Schaefer may try to shift tax assessments to localities

September 19, 1990|By William Thompson | William Thompson,Evening Sun Staff Larry Carson and Marina Sarris contributed to this story.

FREDERICK -- Gov. William Donald Schaefer says he may seek legislative approval to shift the responsibility of assessing taxable property from the state level to local jurisdictions.

Schaefer's latest pitch to reorganize the state bureaucracy if he wins re-election came yesterday while he was campaigning here on the opening day of the Frederick Fair.

But as word of the governor's idea to restructure assessment duties spread to various county government offices, some high-placed officials sniffed as though the notion were better left in the fairgrounds cattle barns.

"I don't think it's a good idea because you will have real uneven treatment throughout the state, which is why they gave it to the state to begin with," said Anne Arundel County Executive O. James Lighthizer.

"I think when you start to localize it, you start to politicize it," Lighthizer added. "You end up with friends of county executives getting lower assessments than those who don't know him."

Schaefer said he is not fully committed to the as yet informal plan, but is willing to consider it if enough lawmakers lend their support.

"I haven't made up my mind," he said, "but that's going to be part of the study of the reorganization of the state. I've had some members of the legislature strongly suggest it . . . because they say the state gets blamed for assessments and the tax rates when it isn't the responsibility of the state."

The State Department of Assessments and Taxation was created in 1959, but it was not until 1973 that the state took over the complete administrative duties and costs of running the county-based offices.

The centralization of assessment activities throughout the state was intended to ensure that all similar kinds of taxable property in the counties and Baltimore are assessed under local and uniform values. The state determines assessment values while local governments set tax rates.

Most real estate is assessed once over a three-year cycle with state workers re-evaluating a third of all property each year.

Schaefer said he first faced the debate over which level of government should control assessments when he was mayor of Baltimore.

"When I was mayor, they talked me into turning assessments over [to the state] . . . ," he said. "I agreed that assessments should go back up to the state where you'd have uniform assessments. I'm not so sure I was right."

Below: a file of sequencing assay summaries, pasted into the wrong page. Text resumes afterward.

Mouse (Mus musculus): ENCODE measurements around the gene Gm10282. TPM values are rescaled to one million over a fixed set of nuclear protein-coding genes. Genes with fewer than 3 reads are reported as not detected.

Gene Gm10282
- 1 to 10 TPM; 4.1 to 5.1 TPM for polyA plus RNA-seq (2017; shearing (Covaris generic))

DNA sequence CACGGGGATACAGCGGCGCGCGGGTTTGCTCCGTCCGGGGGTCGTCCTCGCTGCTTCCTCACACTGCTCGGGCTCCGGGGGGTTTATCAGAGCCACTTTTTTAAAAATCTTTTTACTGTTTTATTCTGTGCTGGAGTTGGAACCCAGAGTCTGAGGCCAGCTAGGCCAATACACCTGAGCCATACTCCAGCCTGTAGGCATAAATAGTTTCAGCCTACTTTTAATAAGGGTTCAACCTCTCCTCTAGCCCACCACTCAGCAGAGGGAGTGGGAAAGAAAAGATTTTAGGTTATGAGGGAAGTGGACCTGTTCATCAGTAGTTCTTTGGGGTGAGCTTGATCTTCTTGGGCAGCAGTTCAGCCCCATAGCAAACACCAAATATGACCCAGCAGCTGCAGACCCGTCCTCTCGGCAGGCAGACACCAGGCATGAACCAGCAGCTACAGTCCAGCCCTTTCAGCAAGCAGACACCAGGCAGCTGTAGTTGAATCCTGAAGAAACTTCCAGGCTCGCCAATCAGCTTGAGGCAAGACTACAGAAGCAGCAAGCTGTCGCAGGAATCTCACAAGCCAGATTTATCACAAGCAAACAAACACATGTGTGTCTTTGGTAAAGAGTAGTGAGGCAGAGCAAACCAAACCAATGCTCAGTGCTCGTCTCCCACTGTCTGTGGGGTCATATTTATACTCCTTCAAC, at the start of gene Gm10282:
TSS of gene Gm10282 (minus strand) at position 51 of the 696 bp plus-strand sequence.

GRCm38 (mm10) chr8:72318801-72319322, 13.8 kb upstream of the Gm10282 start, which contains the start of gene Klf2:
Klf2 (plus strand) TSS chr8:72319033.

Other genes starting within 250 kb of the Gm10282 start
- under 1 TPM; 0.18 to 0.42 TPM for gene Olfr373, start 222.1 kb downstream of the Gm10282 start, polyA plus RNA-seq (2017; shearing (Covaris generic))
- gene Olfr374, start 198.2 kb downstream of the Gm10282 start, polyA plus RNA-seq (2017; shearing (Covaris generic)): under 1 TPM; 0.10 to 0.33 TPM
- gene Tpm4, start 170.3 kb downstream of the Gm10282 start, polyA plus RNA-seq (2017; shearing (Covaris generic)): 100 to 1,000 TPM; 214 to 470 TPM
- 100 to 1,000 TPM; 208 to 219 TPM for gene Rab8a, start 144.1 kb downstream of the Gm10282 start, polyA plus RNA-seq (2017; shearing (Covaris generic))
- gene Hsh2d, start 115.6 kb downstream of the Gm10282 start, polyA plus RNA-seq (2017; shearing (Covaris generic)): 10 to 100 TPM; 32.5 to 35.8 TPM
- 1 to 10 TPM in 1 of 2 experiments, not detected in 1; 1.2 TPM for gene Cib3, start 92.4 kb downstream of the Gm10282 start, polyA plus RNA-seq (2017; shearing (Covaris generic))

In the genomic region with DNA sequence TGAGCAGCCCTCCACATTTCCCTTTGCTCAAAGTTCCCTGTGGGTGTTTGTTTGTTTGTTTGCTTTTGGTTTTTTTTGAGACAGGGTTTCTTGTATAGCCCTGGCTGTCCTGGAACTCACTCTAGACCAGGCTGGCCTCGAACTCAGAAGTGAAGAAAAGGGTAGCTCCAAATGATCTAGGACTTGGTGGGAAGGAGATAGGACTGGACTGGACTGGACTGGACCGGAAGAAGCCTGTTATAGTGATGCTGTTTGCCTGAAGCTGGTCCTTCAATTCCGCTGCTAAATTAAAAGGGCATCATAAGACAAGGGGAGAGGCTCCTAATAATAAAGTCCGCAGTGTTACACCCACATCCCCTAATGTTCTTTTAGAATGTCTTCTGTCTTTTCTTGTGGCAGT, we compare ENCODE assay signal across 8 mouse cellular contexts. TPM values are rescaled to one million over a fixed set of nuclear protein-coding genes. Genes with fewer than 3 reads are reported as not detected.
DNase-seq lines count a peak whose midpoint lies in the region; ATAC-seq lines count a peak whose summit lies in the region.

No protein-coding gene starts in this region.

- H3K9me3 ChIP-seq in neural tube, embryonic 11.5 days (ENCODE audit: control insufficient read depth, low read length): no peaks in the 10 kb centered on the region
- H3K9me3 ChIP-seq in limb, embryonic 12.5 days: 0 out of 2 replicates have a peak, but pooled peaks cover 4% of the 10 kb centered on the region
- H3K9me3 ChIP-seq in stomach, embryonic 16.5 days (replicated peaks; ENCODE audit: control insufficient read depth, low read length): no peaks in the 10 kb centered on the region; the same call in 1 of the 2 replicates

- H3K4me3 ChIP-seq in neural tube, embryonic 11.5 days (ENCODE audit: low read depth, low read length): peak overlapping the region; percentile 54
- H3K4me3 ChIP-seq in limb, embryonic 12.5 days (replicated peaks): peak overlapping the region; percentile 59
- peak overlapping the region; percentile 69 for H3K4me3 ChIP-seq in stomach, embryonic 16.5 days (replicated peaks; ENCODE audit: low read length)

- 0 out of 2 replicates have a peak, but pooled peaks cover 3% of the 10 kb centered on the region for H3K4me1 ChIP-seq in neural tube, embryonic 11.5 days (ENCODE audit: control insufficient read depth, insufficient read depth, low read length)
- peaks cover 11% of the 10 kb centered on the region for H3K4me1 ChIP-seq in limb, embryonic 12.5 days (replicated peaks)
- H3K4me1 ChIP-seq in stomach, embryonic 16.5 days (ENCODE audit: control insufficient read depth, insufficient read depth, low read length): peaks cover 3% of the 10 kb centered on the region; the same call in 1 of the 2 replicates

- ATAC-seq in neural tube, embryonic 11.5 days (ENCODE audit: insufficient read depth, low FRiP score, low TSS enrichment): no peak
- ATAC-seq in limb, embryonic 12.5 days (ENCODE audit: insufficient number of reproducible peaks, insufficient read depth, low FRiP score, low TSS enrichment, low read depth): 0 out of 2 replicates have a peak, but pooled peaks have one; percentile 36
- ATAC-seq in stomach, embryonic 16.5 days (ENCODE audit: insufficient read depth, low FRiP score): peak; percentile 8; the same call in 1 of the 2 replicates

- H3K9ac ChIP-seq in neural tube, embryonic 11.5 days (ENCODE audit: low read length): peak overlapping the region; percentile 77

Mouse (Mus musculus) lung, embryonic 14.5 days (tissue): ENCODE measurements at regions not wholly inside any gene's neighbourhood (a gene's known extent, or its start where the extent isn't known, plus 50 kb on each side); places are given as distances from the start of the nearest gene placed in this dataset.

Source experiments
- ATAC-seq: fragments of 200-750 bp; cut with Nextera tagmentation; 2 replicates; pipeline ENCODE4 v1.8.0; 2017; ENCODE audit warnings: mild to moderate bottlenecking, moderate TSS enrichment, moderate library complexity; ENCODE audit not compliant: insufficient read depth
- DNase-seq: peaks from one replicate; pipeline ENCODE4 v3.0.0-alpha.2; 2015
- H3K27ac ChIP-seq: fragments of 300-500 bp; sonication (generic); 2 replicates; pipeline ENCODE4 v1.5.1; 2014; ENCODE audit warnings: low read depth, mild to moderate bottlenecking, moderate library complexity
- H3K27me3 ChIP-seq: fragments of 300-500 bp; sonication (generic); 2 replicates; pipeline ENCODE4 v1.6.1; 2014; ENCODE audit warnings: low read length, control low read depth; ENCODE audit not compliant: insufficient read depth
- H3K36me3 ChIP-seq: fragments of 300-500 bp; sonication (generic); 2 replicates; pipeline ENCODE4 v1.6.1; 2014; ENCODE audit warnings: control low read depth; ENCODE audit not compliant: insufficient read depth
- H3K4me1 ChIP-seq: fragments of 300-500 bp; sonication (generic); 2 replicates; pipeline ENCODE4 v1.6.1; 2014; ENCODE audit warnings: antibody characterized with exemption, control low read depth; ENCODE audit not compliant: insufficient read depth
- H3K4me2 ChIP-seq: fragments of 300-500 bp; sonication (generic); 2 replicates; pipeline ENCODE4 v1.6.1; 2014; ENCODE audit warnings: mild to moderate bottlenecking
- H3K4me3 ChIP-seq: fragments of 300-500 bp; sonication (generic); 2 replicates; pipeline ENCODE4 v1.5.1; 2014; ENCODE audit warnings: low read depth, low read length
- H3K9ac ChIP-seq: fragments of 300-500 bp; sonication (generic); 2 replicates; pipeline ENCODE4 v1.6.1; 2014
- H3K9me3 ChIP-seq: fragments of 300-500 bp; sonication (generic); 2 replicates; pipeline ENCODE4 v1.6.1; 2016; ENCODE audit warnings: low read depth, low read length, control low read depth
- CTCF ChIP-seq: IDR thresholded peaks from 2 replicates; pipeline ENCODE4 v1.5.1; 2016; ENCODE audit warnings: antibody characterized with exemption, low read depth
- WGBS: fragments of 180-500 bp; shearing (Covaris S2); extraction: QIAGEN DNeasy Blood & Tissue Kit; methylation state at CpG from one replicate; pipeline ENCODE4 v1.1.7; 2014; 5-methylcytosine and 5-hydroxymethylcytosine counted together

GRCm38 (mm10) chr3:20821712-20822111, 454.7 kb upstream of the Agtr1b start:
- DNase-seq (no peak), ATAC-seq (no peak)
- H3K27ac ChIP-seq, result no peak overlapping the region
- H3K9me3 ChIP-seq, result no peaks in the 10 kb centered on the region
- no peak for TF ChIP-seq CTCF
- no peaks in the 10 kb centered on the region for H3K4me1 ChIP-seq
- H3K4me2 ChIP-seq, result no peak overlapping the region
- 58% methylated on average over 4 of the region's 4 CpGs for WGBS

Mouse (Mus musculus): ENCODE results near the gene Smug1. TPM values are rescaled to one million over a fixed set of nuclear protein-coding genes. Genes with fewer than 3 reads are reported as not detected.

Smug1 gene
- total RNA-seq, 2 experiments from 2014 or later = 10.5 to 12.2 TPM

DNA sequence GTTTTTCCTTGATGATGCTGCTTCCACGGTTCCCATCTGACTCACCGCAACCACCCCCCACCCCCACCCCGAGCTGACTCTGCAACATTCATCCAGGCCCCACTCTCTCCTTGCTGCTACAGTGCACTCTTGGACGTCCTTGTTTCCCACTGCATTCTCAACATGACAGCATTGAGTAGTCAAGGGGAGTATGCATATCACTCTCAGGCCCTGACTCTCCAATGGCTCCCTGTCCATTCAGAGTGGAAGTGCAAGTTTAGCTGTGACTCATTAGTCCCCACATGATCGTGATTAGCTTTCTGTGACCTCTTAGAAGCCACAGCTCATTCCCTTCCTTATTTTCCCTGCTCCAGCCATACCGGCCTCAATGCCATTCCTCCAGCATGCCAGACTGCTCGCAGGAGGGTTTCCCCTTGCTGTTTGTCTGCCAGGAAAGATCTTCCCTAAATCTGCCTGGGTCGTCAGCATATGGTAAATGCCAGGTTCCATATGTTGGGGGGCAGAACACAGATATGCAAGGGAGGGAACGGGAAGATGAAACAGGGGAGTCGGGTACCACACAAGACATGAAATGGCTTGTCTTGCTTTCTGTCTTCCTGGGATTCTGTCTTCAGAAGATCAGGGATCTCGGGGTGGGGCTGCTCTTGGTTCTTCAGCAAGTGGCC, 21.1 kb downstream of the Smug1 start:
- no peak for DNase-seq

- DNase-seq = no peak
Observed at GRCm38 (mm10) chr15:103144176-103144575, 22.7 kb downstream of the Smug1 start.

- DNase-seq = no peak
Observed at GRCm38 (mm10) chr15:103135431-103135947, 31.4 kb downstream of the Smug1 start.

The debate raged anew during the last session of the General Assembly when lawmakers, hoping to pacify homeowner groups angry over steep assessment increases, voted to place a 10 percent annual cap on residential property. Some legislators argued then that assessment duties should be handled on the local level.

"I'm going to really look at it," Schaefer said yesterday. "I think a study will show it should stay with the state, but I'm not so sure I'm going to agree with the study after I get it."

Schaefer said he has not discussed the idea with Lloyd W. Jones, who took over the state assessments agency following the resignation of Gene L. Burner last spring, but that he is prepared to listen to dissent.

"He is free to say whether he thinks it's right or wrong," Schaefer said.

The governor's comments on the assessments and taxation agency came a day after he proposed other government changes while he was in Washington for a White House ceremony.

Agencies such as the Department of Transportation and the Department of Health and Mental Hygiene are too big and too unwieldy and could be split in half, Schaefer said Monday.

Schaefer also said it might be desirable to make Baltimore-Washington International Airport and the Maryland Port Administration separate agencies reporting directly to the governor's office instead of to a Cabinet secretary.

Reacting to the governor's comments on assessments, Baltimore County Executive Dennis F. Rasmussen said he had never heard such a proposal before.

"We are held accountable," the executive said, referring to the public's perception of its treatment by state assessment employees based in Towson.

"The important issue is the funding," he said. The executive said he would want to see the details of any such proposed change to make sure that the county is not given the responsibility for the office with no control over its operations.

Other sources within the county government made similar points, noting that Rasmussen administration has taken months of bitter criticism this year from taxpayers angry about their assessments and who are now fighting to roll back their property taxes to 1989 levels and limit increases to 2 percent a year.

These sources say that the state assessment employees are sometimes rude toward county residents and that since the office is located in Towson, the county government gets the blame.

Also caught off guard by the governor's suggestion was Baltimore City Council President Mary Pat Clarke. But Clarke, who was in Baltimore County for a meeting yesterday, said the idea may have some merit because voter-taxpayer revolts are better handled on the local level.

"I think the assessment process is basically a good system," said Anne Arundel County's Lighthizer.

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